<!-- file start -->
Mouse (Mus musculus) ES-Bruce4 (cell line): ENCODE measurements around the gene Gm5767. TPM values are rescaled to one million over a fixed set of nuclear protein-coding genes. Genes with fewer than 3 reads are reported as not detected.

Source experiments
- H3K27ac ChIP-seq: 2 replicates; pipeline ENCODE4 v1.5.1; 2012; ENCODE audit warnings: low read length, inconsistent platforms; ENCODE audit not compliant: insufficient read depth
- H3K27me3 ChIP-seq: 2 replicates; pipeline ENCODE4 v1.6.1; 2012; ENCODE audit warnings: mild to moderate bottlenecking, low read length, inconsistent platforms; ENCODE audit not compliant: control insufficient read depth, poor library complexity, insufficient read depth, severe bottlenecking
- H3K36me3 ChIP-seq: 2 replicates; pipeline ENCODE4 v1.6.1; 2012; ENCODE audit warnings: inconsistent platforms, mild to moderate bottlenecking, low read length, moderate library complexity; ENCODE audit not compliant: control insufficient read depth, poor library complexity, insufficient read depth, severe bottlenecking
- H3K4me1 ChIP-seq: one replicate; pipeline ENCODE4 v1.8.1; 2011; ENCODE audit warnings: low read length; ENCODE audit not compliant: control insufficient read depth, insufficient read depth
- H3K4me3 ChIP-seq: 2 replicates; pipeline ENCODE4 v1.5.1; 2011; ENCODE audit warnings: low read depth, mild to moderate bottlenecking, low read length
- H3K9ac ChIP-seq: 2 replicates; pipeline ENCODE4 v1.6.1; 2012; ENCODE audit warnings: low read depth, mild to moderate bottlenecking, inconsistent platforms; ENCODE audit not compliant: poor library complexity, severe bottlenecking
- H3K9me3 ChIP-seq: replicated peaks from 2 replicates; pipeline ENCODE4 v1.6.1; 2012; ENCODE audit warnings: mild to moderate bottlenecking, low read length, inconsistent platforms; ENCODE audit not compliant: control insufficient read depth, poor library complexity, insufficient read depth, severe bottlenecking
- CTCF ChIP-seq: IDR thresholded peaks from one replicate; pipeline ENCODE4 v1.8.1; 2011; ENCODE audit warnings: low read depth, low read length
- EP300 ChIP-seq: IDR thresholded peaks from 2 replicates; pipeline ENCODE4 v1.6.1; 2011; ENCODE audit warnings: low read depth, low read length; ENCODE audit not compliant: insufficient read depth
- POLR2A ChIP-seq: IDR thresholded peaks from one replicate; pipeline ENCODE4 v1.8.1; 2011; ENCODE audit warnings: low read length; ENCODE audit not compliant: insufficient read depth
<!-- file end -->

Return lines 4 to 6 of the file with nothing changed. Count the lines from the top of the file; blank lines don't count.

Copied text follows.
- H3K27me3 ChIP-seq: 2 replicates; pipeline ENCODE4 v1.6.1; 2012; ENCODE audit warnings: mild to moderate bottlenecking, low read length, inconsistent platforms; ENCODE audit not compliant: control insufficient read depth, poor library complexity, insufficient read depth, severe bottlenecking
- H3K36me3 ChIP-seq: 2 replicates; pipeline ENCODE4 v1.6.1; 2012; ENCODE audit warnings: inconsistent platforms, mild to moderate bottlenecking, low read length, moderate library complexity; ENCODE audit not compliant: control insufficient read depth, poor library complexity, insufficient read depth, severe bottlenecking
- H3K4me1 ChIP-seq: one replicate; pipeline ENCODE4 v1.8.1; 2011; ENCODE audit warnings: low read length; ENCODE audit not compliant: control insufficient read depth, insufficient read depth